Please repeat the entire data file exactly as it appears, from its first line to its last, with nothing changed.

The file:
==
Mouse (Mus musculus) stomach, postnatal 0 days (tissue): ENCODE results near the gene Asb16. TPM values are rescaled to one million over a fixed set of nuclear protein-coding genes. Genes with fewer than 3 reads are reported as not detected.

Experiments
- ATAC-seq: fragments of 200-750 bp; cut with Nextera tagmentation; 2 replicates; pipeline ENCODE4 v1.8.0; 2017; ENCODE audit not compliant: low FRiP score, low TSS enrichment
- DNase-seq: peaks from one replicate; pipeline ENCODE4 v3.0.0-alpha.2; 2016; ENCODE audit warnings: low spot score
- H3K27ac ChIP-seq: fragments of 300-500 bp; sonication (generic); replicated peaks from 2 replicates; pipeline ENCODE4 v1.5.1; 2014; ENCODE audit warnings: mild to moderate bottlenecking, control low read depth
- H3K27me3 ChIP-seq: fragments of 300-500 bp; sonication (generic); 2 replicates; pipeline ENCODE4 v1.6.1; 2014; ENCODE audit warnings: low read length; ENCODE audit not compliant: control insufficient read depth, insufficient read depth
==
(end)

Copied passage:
Mouse (Mus musculus) stomach, postnatal 0 days (tissue): ENCODE results near the gene Asb16. TPM values are rescaled to one million over a fixed set of nuclear protein-coding genes. Genes with fewer than 3 reads are reported as not detected.

Experiments
- ATAC-seq: fragments of 200-750 bp; cut with Nextera tagmentation; 2 replicates; pipeline ENCODE4 v1.8.0; 2017; ENCODE audit not compliant: low FRiP score, low TSS enrichment
- DNase-seq: peaks from one replicate; pipeline ENCODE4 v3.0.0-alpha.2; 2016; ENCODE audit warnings: low spot score
- H3K27ac ChIP-seq: fragments of 300-500 bp; sonication (generic); replicated peaks from 2 replicates; pipeline ENCODE4 v1.5.1; 2014; ENCODE audit warnings: mild to moderate bottlenecking, control low read depth
- H3K27me3 ChIP-seq: fragments of 300-500 bp; sonication (generic); 2 replicates; pipeline ENCODE4 v1.6.1; 2014; ENCODE audit warnings: low read length; ENCODE audit not compliant: control insufficient read depth, insufficient read depth